The three cats seek the assistance of Hoke, a raccoon who will be able to open the door for them. Hoke is a fantastic, light comedic relief in a darker story of magic and witchcraft. Plus he’s a raccoon. Hoke eventually gives in to their requests and helps them enter the home where Dymphna’s familiar and her partner lived.

Inside they find the house in a poor state; it’s covered in mold and rot. But they proceed down into the depths of the home where Dymphna faces two cats who were a part of her coven. They are alive only in the fact that the Harrow she summoned are making them suffer. They kill themselves only to be brought back every time.

Dymphna has to face the choices she’s made and pay the consequences. While her friends are spared, she makes a deal with the harrow that finally breaks the hold it has over the other members of her coven. While she survives, they finally move on. Her quest for vengeance eventually leads her to loss.

What the Cat Dragged In is my first experience with this series, but it seems to be a pretty great entry point. The premise certainly sounds a bit silly, but it’s treated with a dark and mature flair that makes this story rather good. The best stories are layered with lessons and pain, and What the Cat Dragged In manages that in only a few pages.

I love Thompson’s artwork as her painting style seems to capture the emotions of these animals and gives them genuine personalities. This one-shot really perked my interest in this world that Dorkin and Thompson have created. I’m hoping to be able to pick up some collected editions in the near future.

Pointless side-note: I love seeing the vintage Dark Horse logo on these comics this year for their 30th anniversary. I need to pick up some of the variant issues, especially Joelle Jones’s cover for the first issue of Tomb Raider. Not that I’m into Tomb Raider. But still. It’s gorgeous. Also speaking of Jones, the next series of Lady Killer has officially been announced for August! Wahooo!!

Archie vs Predator issue #4 review

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Script: Alex de Campi
Pencils: Fernando Ruiz
Inks: Rich Koslowski
Colours: Jason Millet

This Cover: Faith Erin Hicks variant cover 

The bad idea was relying on boys to do things for us. Boys never do anything right.” – Veronica Lodge

Issue #3 left Betty, Veronica and Archie in grave danger – face-to-face with the Predator. Dilton’s Archie-bot invention malfunctioned leaving Archie in peril – not like things were going well to begin with. Nearly all of their friends are dead and the end of Riverdale seems to be looming overhead. Things really did not look bright for the heroes.

The predator leaves the three kids alone, but not without the hunter seemingly called Veronica by Betty’s name. But clearly Predator is catching on to things, and he might even have a crush on Riverdale’s most popular blonde. With Archie pretty much left incapacitated, the two ladies need to join together to win. There is, of course, still that looming jaguar dagger curse left to finish off. But of course, the two struggle to work together. Betty doesn’t believe they have a hope without Archie, and Veronica is ready to take her destiny into her own hands.

“If I’m going to die, you can bet it’s going to be in couture.”

The girls can’t bare to live without their Archie so they hook him up to one of Veronica’s father’s machines. Of course Veronica being a supreme woman of science, she turns the dial up to 11 – much beyond the suggested level of 4. “Veronica Lodge ain’t got time to read.” What does this machine do? Who needs explanations? No one, and it’s best if you laugh instead of asking questions.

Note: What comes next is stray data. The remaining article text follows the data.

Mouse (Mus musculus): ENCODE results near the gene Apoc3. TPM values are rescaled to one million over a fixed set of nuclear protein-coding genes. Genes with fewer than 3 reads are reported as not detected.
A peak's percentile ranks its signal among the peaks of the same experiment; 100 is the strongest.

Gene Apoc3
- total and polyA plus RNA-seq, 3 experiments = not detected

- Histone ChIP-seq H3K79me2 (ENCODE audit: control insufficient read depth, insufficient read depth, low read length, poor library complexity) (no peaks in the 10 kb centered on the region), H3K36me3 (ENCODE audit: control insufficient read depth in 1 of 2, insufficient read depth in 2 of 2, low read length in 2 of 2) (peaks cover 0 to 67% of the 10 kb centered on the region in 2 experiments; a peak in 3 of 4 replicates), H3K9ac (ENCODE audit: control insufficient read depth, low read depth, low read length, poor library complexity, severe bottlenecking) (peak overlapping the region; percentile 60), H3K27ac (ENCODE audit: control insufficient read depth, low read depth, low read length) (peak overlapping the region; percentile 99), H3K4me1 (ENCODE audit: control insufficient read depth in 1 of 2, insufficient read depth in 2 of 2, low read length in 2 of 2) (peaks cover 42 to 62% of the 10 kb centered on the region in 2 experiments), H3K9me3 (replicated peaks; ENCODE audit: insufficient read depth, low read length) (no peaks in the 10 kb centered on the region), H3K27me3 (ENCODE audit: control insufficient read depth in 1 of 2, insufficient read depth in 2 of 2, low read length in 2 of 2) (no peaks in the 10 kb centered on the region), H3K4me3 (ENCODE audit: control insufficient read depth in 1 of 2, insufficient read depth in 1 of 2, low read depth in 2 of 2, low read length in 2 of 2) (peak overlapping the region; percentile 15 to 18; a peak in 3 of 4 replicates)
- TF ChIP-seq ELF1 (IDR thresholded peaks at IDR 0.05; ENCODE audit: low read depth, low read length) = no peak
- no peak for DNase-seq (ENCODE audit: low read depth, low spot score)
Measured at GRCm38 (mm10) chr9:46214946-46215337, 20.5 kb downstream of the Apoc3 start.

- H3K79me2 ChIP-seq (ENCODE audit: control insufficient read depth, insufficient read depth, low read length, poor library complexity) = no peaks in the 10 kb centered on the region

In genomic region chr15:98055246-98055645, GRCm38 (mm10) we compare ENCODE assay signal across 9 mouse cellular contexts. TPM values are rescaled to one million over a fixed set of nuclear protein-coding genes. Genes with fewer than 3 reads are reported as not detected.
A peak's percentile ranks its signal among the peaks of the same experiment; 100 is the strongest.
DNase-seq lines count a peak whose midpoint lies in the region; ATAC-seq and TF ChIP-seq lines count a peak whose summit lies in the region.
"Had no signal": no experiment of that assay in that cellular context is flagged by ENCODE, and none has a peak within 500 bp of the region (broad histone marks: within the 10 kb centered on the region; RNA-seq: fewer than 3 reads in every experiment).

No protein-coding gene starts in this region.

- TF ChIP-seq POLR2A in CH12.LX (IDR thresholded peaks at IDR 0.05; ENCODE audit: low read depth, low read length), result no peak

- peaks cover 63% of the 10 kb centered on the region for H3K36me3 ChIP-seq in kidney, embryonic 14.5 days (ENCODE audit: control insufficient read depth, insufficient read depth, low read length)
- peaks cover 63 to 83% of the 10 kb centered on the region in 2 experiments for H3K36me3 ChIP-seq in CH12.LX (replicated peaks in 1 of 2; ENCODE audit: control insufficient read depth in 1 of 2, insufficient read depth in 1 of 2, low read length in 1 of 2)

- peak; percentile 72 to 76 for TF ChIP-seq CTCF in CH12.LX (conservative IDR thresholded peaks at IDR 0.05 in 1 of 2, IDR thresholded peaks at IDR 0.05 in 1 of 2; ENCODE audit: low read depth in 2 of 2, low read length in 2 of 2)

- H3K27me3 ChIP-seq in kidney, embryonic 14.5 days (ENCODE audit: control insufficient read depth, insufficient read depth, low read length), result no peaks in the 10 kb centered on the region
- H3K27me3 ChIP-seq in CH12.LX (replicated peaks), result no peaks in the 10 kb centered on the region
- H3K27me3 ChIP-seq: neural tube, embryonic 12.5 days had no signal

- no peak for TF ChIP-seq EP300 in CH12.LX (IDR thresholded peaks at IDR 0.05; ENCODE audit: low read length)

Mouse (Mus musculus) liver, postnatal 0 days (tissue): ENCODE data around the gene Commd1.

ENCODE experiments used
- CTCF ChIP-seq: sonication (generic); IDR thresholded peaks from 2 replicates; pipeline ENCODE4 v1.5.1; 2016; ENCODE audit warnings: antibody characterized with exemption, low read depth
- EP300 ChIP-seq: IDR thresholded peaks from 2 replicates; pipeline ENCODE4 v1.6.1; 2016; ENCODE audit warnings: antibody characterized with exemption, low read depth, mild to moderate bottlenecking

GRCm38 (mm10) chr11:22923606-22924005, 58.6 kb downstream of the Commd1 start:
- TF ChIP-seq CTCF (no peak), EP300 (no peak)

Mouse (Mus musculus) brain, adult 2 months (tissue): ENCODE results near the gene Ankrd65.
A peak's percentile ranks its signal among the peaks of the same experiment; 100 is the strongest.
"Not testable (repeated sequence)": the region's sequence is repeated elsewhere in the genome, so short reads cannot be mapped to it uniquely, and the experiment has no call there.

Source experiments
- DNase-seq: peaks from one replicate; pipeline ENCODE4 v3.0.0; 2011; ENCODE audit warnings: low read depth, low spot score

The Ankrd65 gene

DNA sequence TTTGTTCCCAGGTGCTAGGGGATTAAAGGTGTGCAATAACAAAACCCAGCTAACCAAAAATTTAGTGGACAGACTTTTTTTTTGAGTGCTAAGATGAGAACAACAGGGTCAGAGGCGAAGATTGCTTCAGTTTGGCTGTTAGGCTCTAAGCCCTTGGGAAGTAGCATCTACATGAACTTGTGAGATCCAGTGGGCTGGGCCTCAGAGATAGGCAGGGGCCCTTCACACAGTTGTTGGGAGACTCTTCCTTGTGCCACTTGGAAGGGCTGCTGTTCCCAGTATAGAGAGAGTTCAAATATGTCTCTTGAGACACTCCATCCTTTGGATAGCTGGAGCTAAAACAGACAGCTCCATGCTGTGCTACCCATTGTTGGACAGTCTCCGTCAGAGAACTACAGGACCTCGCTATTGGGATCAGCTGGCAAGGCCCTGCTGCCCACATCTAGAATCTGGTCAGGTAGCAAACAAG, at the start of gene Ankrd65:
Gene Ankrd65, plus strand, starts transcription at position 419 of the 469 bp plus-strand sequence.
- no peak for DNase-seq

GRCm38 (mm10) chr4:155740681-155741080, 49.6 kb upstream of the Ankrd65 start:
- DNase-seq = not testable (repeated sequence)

But before they head into the panic room that was installed by Veronica’s father, the two girls attempt to take on the predator themselves. This is where things go south pretty damn fast. But would it really be a Predator book if there wasn’t intense and gross violence?

Also, there is a scene that I HAVE to mention where the predator is wearing Betty’s lucky scrunchie. Um. This is probably the best part in the entire series. If not, it at least sums up this whole cross-over in one panel: utterly insane.

But will the kids make it out alive? Well, things definitely don’t go to plan. The ending is so weird. So wonderful. So off-the-wall. So zany. There really couldn’t be any other way to end it (and there will be no spoilers here – the ending is so worth reading yourself).

This particular variant cover was one that I was really looking forward to since the day I first saw a preview of it on Dark Horse’s website. Faith Erin Hicks (The Last of Us) did an amazing job. The great covers and variants were half of the fun buying this series. Dancing Predator has me pissing myself every time I look at this cover. Poor Archie.

There are a lot of mashups out there right now. Probably too many, and a majority of them are really awful and/or completely unnecessary, but AvP is a bit cheekier and smarter than many of its counterparts. Alex de Campi’s writing is SO on point with this issue. There were several moments that were pretty damn hilarious (if brutal over-the-top violence is your thing), and as usual, she made plenty of remarks about the relationship of the two teenage girls.

Archie vs Predator was a great short series. Was it really one of the best things to come out this year? Well, probably not. But it was worth a read. The writing was really great throughout. The covers and art were above and beyond. If b-movie or slasher horror if a delight to you or you enjoy watching worlds collide, this is definitely a series to check out. And who really would pass up a chance to see two icons on the page together? If you would, then well – you’re no friend of mine.

Missed out on buying the series? Can’t be bothered to look for back issues? Still want in on the fun?  The Archie vs Predator deluxe hardcover will be on sale at comic book stores on November 4th.